Wednesday, January 26, 2005

Memoirs of a Banana

Men creep around,
take my measure,
denigrate my size,
discuss Freud's theory
about penis envy
in loud voices
ad infinitum.

I ignore them.

Women peel me
with gentle hands.
Swallow me
with warm mouths.
I have given my life
many times
for the love
of a good woman.

Once I starred in a movie.
W.C. Fields.
Mae West.
Lord, that woman
adored me.

That was my finest hour!

Friday, January 21, 2005

The Woman Next Door

She was odd, they said. Eccentric. A strange one.
Blind in one eye, a Cyclops, she hid in the attic,
wrote dirty poems and, just to keep them all guessing,
she sometimes howled at the moon.

I saw her downtown, trolling fast-food dumpsters
for bits of tossed burgers or left-over potatoes.
Dressed in black from felt hat to laced slippers.
Patch over that obscene bottomless space
on her forehead, I expected her to soar suddenly
upward, broom under one arm, chanting incantations.

At the time, I was prone to odd fantasies of my own.

Once, the unexpected feather-like touch of her hand
startled me--not harsh, like the rough beating wing
of a killing hawk, but more that of a baby bird.
Lost. Hungry. Frightened. In search of its home

Pris Campbell(c)2004

Thursday, January 20, 2005

Saving The World


Grace Slick photo from one of her fan club sites

Segue back in time. Last year of graduate school. Sprawled on the apartment sofa of the man who is to become my first husband 14 months later, after his time in Viet Nam. He plays his latest LP. Lucy in the Sky With Diamonds fills the room.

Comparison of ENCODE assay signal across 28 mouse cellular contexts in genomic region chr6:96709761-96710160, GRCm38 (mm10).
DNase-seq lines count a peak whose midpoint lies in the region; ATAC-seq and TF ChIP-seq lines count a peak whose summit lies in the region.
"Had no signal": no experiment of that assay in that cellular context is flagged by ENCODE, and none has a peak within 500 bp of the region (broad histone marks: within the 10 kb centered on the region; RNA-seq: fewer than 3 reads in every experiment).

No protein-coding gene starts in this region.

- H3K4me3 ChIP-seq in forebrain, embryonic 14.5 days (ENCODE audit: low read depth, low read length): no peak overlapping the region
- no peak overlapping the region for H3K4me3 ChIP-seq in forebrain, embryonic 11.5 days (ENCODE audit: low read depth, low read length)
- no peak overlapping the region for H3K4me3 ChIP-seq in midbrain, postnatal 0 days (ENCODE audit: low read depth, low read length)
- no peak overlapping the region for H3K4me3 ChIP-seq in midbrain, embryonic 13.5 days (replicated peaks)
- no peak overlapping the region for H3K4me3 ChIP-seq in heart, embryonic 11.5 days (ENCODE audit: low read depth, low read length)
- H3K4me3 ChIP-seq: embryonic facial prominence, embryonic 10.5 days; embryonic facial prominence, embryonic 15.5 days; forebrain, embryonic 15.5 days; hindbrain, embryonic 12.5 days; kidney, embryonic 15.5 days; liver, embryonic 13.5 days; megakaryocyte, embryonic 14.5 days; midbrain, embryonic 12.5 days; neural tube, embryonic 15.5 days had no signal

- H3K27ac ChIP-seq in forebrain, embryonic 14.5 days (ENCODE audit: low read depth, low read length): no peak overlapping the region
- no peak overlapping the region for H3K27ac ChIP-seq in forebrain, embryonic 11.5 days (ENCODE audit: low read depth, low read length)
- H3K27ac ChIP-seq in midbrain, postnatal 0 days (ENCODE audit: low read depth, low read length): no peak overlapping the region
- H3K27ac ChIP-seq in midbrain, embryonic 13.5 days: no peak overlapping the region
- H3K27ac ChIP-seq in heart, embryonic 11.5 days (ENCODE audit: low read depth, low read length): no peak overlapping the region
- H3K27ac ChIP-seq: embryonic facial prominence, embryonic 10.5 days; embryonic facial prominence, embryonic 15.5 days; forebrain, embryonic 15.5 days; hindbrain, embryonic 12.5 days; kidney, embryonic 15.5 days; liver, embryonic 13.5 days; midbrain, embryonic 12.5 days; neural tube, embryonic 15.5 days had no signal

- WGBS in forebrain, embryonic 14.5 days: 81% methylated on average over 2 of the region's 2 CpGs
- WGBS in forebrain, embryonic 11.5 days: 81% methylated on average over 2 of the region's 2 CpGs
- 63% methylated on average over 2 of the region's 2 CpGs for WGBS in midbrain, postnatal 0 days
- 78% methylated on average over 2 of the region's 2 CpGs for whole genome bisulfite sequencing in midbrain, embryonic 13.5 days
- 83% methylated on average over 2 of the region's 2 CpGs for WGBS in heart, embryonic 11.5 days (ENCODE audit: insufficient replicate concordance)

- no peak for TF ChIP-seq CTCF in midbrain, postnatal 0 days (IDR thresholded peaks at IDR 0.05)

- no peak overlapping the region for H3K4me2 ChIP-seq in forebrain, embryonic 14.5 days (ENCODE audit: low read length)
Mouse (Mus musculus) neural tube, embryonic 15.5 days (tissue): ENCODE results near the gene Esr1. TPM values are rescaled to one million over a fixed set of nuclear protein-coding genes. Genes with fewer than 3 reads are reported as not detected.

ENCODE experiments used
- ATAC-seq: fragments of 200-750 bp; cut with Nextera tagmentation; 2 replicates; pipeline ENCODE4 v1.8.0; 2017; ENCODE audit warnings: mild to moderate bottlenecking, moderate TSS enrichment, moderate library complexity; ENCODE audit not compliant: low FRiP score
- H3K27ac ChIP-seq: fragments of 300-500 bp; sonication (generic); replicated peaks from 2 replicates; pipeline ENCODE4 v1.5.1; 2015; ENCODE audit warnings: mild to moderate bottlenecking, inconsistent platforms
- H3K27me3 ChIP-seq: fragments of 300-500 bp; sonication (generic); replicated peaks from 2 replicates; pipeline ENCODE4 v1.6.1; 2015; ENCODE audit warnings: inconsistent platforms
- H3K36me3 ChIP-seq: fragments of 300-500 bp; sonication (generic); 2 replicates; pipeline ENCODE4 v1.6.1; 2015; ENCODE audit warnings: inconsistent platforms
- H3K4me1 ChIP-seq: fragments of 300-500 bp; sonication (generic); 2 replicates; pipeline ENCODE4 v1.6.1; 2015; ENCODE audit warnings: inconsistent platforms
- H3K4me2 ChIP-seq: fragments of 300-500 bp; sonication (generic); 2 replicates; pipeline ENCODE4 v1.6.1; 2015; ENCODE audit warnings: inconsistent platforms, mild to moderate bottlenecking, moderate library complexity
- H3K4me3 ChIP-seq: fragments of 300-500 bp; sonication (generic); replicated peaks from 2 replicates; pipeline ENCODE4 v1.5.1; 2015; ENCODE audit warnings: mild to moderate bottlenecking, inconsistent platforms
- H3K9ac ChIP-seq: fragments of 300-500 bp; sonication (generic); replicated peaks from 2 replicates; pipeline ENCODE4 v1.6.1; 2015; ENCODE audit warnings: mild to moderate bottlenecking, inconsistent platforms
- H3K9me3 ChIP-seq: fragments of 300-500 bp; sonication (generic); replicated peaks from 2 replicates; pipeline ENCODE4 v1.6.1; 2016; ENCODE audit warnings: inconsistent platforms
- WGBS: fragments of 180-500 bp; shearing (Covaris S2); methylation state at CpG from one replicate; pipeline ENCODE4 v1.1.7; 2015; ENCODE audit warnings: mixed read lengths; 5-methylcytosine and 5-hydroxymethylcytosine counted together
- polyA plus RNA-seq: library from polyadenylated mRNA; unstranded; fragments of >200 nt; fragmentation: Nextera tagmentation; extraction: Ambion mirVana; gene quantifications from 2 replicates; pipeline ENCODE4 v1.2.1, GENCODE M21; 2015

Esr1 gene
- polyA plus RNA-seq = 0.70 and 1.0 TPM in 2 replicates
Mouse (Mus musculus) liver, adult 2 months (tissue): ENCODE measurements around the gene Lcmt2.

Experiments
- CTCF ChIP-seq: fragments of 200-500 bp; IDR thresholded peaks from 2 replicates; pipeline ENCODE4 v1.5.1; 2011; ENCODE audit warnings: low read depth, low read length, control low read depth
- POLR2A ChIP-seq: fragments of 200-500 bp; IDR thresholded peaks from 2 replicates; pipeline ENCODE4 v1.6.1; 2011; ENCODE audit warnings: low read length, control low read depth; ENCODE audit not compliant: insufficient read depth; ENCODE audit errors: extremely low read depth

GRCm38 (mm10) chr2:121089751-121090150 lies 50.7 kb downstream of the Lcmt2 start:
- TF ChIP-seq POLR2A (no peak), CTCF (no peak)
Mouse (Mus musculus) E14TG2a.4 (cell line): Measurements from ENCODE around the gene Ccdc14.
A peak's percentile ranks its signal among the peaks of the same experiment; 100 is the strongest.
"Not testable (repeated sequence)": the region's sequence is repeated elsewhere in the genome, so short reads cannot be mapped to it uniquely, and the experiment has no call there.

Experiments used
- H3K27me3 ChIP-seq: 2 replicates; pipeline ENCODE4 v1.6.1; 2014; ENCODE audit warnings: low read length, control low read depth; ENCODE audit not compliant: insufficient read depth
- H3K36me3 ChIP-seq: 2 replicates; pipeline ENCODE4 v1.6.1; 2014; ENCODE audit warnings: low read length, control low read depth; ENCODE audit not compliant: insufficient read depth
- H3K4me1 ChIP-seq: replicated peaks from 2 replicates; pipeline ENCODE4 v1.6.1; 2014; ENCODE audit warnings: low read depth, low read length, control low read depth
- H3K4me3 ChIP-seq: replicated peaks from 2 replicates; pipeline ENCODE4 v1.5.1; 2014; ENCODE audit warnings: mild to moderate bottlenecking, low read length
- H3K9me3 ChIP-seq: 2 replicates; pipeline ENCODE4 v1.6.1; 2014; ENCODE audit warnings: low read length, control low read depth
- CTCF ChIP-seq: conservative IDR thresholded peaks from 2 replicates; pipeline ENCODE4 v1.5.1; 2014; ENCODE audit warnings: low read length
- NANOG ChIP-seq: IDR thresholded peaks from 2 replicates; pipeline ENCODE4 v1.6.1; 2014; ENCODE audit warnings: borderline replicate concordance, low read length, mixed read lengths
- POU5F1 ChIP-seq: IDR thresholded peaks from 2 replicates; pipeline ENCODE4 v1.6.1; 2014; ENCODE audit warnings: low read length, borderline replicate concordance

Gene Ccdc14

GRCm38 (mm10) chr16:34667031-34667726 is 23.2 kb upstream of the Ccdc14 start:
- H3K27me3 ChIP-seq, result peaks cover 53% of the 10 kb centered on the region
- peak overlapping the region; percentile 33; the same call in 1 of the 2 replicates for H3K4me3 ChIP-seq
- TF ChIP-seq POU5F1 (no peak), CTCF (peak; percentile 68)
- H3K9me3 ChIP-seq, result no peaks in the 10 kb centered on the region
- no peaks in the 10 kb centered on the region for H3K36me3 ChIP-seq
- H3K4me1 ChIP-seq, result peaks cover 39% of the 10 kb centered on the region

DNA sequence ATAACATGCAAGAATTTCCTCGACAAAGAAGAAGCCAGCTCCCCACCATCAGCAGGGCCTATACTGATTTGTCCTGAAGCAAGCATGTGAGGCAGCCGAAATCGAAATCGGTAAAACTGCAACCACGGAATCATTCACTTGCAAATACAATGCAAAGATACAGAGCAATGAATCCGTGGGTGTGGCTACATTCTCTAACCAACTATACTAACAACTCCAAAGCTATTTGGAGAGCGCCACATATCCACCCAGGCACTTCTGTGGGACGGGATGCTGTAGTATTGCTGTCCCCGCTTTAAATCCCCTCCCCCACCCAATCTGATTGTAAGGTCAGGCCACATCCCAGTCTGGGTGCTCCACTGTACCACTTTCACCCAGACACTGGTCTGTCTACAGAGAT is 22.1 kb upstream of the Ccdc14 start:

Not since Bill Halley came out with Rock Around the Clock in my childhood, causing instant sermons on the sins of Rock & Roll all over the country, had I heard a piece of music that I knew would change the face of music in a major way once again.

We all thought Lucy was about the Beatles tripping (and yes, as we found out later, they did do that, too), but they claimed that the song came from a drawing by one of their six year olds. I'm not sure I believe them, but we'd have to play Revolver backwards to find out the truth on that one, I suppose. If you were born after the sixties, ask your mom or dad to explain that last reference.

Enter Grace Slick. Wilder than the Beatles could ever be. A sensual Janis Joplin in white boots, springing up on radios all over the country. Jefferson Airplane, her group. What could be more glamorous than the combination of San Francisco, the Filmore West, Haight Ashbury, and Ken Kesey blowing the scene , all at the same time. Grace was every wild woman's alter ego. She was music. She was sex. She was drugs. She knew no boundaries. I heard White Rabbit...here comes Alice..and she's ten feet tall...and no-one could say GRACE was singing about her six year old's drawing. Grace Slick and the Airplane became the music of the times. She made your heart thump, your feet long for adventure.

I finally saw her perform in the mid seventies. The band had changed names. Grace was older, tired-looking on a platform stage in a gymnasium somewhere in Massachusetts. The fire wasn't there like before, but the man in my life at that time and I sat on the gym floor in the dark, listening to that famous voice and were swept back to times when our generation believed flowers, protest marches, bell bottoms and free love would still save the world.

9/18/2003

Tuesday, January 18, 2005

Embers





Original photograph by Sue Baker Wilson of New Zealand

Monday, January 17, 2005

Day of the King



In the summer of 1963, before graduate school started that fall, I headed to Manhattan to live with a racially mixed group of twelve in a Columbia University frat house, rented for the summer.

Our stated goal? To study international relations. Our real goal? To party and explore Manhattan as much as one perched on the threshold of adulthood can do with barely a cent in pocket.

The requirement was to find jobs during the day to pay for our room and board. The study groups would be early evenings. Having no workable skills, a Black church in Brooklyn was kind enough to hire me half time to teach a summer class of five year olds in a tiny sweltering room, its one window frozen shut by paint, loosened only after hours of frantic scraping.